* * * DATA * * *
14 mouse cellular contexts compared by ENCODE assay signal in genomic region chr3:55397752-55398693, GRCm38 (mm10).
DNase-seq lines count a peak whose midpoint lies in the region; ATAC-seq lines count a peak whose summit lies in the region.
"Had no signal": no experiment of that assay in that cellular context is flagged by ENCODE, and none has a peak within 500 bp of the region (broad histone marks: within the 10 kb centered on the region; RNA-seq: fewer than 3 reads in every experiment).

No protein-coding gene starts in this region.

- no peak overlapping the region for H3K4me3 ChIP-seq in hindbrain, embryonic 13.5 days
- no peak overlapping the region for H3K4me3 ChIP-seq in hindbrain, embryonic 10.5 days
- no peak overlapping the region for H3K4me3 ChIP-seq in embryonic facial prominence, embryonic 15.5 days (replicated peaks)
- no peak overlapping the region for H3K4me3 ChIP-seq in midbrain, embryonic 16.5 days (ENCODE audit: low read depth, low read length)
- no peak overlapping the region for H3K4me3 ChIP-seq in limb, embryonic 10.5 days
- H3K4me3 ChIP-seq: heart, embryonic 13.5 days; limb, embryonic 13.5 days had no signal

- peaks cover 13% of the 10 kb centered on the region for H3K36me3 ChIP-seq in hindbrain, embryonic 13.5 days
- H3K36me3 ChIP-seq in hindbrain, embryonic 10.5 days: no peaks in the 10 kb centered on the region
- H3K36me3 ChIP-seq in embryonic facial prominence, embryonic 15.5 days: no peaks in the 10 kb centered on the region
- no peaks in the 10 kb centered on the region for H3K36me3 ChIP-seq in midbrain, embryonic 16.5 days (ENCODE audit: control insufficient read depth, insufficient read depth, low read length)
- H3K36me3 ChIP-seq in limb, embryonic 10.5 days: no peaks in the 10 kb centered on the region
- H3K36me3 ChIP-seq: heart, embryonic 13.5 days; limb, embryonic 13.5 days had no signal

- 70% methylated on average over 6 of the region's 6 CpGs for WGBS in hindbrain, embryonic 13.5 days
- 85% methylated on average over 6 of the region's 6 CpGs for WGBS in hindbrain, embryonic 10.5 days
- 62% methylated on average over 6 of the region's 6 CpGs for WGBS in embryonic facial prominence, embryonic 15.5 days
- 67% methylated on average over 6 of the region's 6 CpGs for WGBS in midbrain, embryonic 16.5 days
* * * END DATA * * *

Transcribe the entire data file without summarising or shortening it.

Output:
14 mouse cellular contexts compared by ENCODE assay signal in genomic region chr3:55397752-55398693, GRCm38 (mm10).
DNase-seq lines count a peak whose midpoint lies in the region; ATAC-seq lines count a peak whose summit lies in the region.
"Had no signal": no experiment of that assay in that cellular context is flagged by ENCODE, and none has a peak within 500 bp of the region (broad histone marks: within the 10 kb centered on the region; RNA-seq: fewer than 3 reads in every experiment).

No protein-coding gene starts in this region.

- no peak overlapping the region for H3K4me3 ChIP-seq in hindbrain, embryonic 13.5 days
- no peak overlapping the region for H3K4me3 ChIP-seq in hindbrain, embryonic 10.5 days
- no peak overlapping the region for H3K4me3 ChIP-seq in embryonic facial prominence, embryonic 15.5 days (replicated peaks)
- no peak overlapping the region for H3K4me3 ChIP-seq in midbrain, embryonic 16.5 days (ENCODE audit: low read depth, low read length)
- no peak overlapping the region for H3K4me3 ChIP-seq in limb, embryonic 10.5 days
- H3K4me3 ChIP-seq: heart, embryonic 13.5 days; limb, embryonic 13.5 days had no signal

- peaks cover 13% of the 10 kb centered on the region for H3K36me3 ChIP-seq in hindbrain, embryonic 13.5 days
- H3K36me3 ChIP-seq in hindbrain, embryonic 10.5 days: no peaks in the 10 kb centered on the region
- H3K36me3 ChIP-seq in embryonic facial prominence, embryonic 15.5 days: no peaks in the 10 kb centered on the region
- no peaks in the 10 kb centered on the region for H3K36me3 ChIP-seq in midbrain, embryonic 16.5 days (ENCODE audit: control insufficient read depth, insufficient read depth, low read length)
- H3K36me3 ChIP-seq in limb, embryonic 10.5 days: no peaks in the 10 kb centered on the region
- H3K36me3 ChIP-seq: heart, embryonic 13.5 days; limb, embryonic 13.5 days had no signal

- 70% methylated on average over 6 of the region's 6 CpGs for WGBS in hindbrain, embryonic 13.5 days
- 85% methylated on average over 6 of the region's 6 CpGs for WGBS in hindbrain, embryonic 10.5 days
- 62% methylated on average over 6 of the region's 6 CpGs for WGBS in embryonic facial prominence, embryonic 15.5 days
- 67% methylated on average over 6 of the region's 6 CpGs for WGBS in midbrain, embryonic 16.5 days